Mar. 01, 2019

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The Weekly Roundup
The latest news from the State Capitol
 
Protecting the Rights of Crime Victims

Understanding the struggle many crime victims face when seeking justice, lawmakers have been working to advance a package of bills designed to protect the rights of crime victims.

Last week, the House Judiciary Committee approved five bills for consideration by the full House. The package includes:
  • House Bill 276 (Marsy’s Law), a joint resolution known as Marsy’s Law, would add a victims’ bill of rights to the Pennsylvania Constitution.
  • House Bill 502 would ensure victims can attend proceedings against their abusers.
  • House Bill 503 would help victims and witnesses with intellectual disabilities or autism testify in court.
  • House Bill 504 would shield rape victims from irrelevant cross examination.
  • House Bill 505 would strengthen protections for young abuse victims.
Just as those accused of a crime have certain rights, House Republicans are ensuring crime victims are treated with dignity and respect throughout the entire criminal justice process.
 
 
Bill to Save on State Pensions

The House has passed legislation to prohibit future hires of the Susquehanna River Basin Commission (SRBC) from participating in the State Employees’ Retirement System (SERS) because they are not actually working for the Commonwealth.

The SRBC, which manages the river’s water resources, was created by federal law in 1970 that also was adopted by the legislatures of Maryland, New York and Pennsylvania.

According to the Independent Fiscal Office there were 65 SRBC employees who were active, contributing members of SERS in 2017.

House Bill 60 now moves to the Senate for consideration.
 
 
Budget Hearings Continue

The second full week of budget hearings wrapped up on Thursday, with members of the House Appropriations Committee asking agency and department officials a variety of questions about executive functions, programs and efficiencies. These questions, along with submitted written testimony, will serve as the foundation for budget negotiations this spring.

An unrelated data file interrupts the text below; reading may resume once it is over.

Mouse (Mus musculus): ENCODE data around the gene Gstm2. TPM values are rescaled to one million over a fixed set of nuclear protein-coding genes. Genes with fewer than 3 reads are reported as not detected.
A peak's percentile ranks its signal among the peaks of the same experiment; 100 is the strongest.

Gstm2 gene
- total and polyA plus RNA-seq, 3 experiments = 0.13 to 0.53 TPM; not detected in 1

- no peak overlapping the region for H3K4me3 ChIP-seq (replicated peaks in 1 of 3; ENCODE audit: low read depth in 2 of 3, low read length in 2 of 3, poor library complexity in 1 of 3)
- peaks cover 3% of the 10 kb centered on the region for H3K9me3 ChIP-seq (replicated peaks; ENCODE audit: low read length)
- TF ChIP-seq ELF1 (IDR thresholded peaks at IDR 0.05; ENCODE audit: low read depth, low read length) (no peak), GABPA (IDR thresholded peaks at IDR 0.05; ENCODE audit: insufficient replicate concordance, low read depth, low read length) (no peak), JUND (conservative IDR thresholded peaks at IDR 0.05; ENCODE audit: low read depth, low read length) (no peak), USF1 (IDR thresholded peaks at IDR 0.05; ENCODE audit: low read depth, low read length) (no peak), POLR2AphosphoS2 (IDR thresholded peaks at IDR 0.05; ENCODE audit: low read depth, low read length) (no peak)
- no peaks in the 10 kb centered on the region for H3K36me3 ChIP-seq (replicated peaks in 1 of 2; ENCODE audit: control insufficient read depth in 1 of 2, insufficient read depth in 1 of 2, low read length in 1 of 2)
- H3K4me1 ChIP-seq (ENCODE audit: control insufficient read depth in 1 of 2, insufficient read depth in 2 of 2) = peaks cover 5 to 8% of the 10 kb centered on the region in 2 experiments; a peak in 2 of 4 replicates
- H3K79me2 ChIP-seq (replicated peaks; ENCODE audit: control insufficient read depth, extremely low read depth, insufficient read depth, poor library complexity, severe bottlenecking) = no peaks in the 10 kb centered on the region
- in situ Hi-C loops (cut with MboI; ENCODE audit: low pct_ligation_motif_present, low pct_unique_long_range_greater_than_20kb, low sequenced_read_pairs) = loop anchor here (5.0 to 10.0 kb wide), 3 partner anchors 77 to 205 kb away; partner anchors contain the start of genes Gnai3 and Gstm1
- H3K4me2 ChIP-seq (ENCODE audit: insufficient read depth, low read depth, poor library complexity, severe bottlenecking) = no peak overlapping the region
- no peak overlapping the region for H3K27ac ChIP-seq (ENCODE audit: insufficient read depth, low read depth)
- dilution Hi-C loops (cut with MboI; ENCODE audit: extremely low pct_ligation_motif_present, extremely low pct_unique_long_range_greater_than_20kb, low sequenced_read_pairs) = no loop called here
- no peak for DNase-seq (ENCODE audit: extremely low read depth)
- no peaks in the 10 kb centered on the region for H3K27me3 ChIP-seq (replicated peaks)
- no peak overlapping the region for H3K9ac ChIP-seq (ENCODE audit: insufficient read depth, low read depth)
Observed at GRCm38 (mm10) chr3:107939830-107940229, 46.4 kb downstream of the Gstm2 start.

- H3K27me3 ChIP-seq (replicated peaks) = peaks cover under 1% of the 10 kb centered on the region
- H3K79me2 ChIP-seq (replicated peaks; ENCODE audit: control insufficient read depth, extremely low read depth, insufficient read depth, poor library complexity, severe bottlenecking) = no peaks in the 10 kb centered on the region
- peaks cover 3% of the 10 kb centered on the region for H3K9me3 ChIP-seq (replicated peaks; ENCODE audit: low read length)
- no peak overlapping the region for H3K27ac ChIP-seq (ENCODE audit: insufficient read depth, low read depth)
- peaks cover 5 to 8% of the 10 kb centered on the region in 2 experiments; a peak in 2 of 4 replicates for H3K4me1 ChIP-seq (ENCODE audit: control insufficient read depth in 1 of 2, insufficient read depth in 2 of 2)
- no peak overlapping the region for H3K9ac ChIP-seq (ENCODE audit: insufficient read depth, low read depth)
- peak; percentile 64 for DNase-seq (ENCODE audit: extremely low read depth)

This week’s hearings featured the State Police, PennDOT, Corrections, General Services, Health, and Drug and Alcohol Programs, as well as the Liquor Control and Gaming Control boards.

Budget hearings conclude next week with appearances by Education, Agriculture, and Military and Veterans Affairs, along with the Public School Employees’ Retirement System (PSERS) and State Employees’ Retirement System (SERS). Learn more here.


As chairman of the House Commerce Committee, I had the opportunity during Wednesday’s budget hearing to question Department of Community and Economic Development Secretary Dennis Davin about the Rural Jobs and Investment Tax Credit program and whether it is working. He said there have been issues with the program and no businesses have applied for the tax credit. I am currently working on legislation to make the necessary improvements to the program, which is designed to attract and retain businesses in rural areas of Pennsylvania.
 
 
PennDOT to Start Issuing REAL IDs

Effective Friday, March 1, PennDOT will begin issuing REAL IDs.

A federally accepted form of identification must be used as identification to board a commercial flight or visit a secure federal building starting Oct. 1, 2020. A Pennsylvania REAL ID will fulfill this requirement, as will a U.S. Passport.

Under state law, REAL ID is optional for Pennsylvania residents. PennDOT will continue to offer standard-issue driver’s licenses and photo IDs.

Pennsylvanians who have pre-verified their required documentation for obtaining a REAL ID may apply online to receive it without visiting a driver license center. PennDOT has indicated those IDs will be mailed out to recipients in 10 business days.

More information about REAL ID, including frequently asked questions and guidelines on documents required to obtain one, can be found at www.penndot.gov/REALID.
 
 
 
Free Admission at State Museum on March 10

The State Museum in Harrisburg will celebrate the Commonwealth’s 338th birthday on Sunday, March 10, with a rare display of William Penn’s original charter. In addition, there will be free admission to many museums and historic sites around the state, including the State Museum. Learn more here.

Pennsylvania was created when England’s King Charles II granted a charter to Penn in 1681. Once each year the original document goes on exhibit for a limited time. The rest of the time it is stored in a high-security vault, shielding it from strong light and environmental fluctuations.
 
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Office Locations
Perry County Office, 18 West Main Street, PO Box 9. New Bloomfield PA 17068 | Tel: 717-582-8119
Cumberland County Office, 81 Walnut Bottom Road, P.O. Box 705, Shippensburg, PA 17257 | Tel: 717-477-0905
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Email: mkeller@pahousegop.com
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